“The world wants us to be only one thing, and I find that deplorable.” That’s Leonard Bernstein (Bradley Cooper), who, in his late 20s, has already been many successful things: pianist, composer, teacher, seducer, bon vivant and, of course, conductor. Revered for his prodigious talent and larger-than-life charisma, he also has been criticized by those who’d like to see him focus on conducting and put away his silly stage musicals and other dilettantish distractions. (Lovers of “On the Town,” “West Side Story,” “Candide” and “On the Waterfront” can be eternally grateful that he ignored them.)
Lenny shares his frustrations with Felicia Montealegre (Carey Mulligan), whom he’s just met at a party and claims to recognize as a kindred spirit. Felicia, born in Costa Rica and raised in Chile, has come to New York to study piano and acting, and Lenny, clearly entranced, insists that her talents and ambitions are as versatile as his own. She isn’t so sure, and history will partly confirm her suspicions. While Felicia will garner some fame onstage and on television, her best-known and longest-running role will be Mrs. Leonard Bernstein, a performance that requires her to take care of their home, raise their three children and turn as blind an eye as possible to her husband’s affairs with men.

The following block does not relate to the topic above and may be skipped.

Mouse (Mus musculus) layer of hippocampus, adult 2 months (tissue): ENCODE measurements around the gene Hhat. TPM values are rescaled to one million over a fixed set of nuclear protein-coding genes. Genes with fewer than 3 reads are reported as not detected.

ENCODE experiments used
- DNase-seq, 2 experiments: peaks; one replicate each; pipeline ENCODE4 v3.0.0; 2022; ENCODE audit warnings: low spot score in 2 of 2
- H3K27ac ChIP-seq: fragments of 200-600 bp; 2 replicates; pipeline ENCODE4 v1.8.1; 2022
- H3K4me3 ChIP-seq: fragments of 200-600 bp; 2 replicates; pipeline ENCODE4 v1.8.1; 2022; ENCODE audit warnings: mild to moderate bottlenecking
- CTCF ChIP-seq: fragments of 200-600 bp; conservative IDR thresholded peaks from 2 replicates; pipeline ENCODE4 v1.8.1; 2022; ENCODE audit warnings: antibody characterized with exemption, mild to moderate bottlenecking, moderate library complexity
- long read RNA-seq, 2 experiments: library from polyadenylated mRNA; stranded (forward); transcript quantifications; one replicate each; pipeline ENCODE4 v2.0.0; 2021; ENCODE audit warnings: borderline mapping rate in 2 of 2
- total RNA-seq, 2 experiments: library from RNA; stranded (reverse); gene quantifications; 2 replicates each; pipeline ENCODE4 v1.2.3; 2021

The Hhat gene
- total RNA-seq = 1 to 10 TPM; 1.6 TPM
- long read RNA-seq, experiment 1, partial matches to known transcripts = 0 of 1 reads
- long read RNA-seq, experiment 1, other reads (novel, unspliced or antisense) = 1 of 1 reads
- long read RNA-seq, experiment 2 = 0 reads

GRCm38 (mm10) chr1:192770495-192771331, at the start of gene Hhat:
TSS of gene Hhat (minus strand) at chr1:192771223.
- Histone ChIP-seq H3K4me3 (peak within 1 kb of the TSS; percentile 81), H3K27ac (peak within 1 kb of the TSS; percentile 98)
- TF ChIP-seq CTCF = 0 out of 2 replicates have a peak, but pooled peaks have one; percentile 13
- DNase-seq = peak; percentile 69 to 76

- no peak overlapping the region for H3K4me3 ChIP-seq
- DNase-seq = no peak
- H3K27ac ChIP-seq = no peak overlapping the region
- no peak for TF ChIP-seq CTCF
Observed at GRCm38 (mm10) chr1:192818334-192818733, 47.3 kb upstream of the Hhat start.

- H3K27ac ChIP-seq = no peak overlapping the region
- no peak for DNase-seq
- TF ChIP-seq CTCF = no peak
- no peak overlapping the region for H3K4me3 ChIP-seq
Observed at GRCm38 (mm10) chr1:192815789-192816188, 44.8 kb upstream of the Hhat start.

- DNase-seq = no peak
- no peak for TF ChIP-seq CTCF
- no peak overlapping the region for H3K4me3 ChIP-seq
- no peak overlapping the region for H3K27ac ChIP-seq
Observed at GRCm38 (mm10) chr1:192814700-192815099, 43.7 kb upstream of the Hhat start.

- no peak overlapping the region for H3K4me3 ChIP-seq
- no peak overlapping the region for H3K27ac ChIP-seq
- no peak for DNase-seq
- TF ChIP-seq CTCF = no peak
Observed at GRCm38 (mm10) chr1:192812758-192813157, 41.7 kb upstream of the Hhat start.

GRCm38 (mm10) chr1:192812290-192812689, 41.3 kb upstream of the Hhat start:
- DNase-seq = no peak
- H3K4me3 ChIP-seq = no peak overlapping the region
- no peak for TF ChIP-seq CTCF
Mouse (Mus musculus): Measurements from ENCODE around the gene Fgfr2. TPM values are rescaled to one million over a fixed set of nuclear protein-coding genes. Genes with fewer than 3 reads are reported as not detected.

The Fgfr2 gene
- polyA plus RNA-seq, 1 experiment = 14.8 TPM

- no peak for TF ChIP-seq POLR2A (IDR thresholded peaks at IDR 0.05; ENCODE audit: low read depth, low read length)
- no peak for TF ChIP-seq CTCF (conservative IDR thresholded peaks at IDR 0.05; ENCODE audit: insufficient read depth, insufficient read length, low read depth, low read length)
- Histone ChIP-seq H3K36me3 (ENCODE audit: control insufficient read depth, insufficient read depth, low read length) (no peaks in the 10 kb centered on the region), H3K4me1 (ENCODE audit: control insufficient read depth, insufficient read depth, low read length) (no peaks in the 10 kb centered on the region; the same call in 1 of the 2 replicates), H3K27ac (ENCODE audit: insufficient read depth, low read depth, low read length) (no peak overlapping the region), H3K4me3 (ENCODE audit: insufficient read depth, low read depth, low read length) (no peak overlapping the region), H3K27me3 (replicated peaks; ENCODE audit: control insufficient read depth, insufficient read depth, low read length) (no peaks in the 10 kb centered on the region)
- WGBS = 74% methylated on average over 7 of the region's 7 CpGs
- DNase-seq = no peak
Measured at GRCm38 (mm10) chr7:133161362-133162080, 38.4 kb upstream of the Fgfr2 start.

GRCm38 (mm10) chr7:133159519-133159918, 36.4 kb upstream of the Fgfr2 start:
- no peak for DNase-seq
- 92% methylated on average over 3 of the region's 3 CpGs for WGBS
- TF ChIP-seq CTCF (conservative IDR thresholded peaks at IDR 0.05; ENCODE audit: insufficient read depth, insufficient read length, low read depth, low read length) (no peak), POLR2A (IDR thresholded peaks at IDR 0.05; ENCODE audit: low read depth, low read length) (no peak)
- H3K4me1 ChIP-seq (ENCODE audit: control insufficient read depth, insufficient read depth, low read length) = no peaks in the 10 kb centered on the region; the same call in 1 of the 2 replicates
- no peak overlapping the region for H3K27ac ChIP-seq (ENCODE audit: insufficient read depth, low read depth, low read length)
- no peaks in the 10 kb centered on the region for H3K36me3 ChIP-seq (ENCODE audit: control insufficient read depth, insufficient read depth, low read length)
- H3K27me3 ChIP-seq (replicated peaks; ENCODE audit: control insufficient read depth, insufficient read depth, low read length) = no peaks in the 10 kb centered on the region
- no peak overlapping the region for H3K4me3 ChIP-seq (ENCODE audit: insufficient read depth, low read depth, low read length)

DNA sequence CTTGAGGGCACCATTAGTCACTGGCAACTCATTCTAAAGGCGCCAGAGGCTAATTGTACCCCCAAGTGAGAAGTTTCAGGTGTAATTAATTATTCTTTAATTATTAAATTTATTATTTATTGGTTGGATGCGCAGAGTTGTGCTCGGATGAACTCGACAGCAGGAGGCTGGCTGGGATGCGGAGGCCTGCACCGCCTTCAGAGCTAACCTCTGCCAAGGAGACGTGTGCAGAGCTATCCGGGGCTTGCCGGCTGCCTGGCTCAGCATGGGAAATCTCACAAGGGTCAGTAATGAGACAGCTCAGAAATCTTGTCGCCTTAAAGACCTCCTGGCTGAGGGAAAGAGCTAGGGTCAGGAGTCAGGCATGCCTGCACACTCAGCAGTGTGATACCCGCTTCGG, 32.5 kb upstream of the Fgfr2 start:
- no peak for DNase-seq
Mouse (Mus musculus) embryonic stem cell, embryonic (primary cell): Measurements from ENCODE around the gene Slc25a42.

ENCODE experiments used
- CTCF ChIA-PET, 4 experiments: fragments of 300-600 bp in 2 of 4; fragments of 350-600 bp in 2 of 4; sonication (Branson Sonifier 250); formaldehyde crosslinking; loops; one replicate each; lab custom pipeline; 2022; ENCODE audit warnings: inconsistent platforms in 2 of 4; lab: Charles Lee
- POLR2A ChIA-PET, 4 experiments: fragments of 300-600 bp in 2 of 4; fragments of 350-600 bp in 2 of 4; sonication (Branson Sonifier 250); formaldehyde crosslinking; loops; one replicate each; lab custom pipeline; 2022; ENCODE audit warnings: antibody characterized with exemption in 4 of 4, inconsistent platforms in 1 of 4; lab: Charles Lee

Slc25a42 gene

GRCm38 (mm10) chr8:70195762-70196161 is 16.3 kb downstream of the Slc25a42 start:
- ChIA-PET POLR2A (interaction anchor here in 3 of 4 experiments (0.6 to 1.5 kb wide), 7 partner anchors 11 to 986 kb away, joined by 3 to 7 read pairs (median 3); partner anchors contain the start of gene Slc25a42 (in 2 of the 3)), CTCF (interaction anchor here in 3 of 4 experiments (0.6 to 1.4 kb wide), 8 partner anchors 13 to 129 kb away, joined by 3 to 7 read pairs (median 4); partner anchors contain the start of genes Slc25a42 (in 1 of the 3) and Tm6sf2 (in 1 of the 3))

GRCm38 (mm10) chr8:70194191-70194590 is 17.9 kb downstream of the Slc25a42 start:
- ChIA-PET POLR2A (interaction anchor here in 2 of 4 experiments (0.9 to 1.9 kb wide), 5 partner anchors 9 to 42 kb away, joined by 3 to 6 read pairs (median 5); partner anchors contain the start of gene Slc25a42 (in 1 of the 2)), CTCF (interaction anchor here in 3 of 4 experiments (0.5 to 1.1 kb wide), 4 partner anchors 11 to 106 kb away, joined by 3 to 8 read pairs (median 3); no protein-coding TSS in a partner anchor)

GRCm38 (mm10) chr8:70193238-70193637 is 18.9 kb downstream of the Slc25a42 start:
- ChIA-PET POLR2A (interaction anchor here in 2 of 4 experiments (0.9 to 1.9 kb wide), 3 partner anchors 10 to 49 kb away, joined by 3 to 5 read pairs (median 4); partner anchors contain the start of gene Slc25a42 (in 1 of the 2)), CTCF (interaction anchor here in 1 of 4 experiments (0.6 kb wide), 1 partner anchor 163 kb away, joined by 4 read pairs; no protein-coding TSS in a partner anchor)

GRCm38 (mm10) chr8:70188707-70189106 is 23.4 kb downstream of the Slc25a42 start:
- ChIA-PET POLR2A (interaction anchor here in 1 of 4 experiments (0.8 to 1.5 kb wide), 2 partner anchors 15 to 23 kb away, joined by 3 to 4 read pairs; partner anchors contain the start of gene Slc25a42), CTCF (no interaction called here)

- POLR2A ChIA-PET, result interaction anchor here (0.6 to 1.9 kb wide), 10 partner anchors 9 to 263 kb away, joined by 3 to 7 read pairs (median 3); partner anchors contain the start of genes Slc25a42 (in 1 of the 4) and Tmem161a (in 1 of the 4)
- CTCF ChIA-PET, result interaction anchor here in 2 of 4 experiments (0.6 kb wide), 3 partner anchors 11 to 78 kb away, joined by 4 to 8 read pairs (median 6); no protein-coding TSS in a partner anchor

The magnificent new drama “Maestro” is skilled in the art of multitasking itself, and not just because Cooper directed, produced and (with Josh Singer) co-wrote the movie as well as starring in it. Five years after his filmmaking debut, “A Star Is Born,” the director has returned with another admirably complicated and generously balanced portrait of a tempestuous showbiz marriage, this one drawn from real life. With narrative elegance, formal brio and exquisite feeling, Cooper ushers Felicia into the spotlight and sometimes shunts the attention-hogging Lenny off into the wings. (It’s hardly an accident that the onscreen title appears over an image of Felicia, or that Mulligan receives top billing.) In doing so, the director offers up a subtle yet significant corrective to some of the dramatic oversights and patriarchal assumptions endemic to the great-man biopic.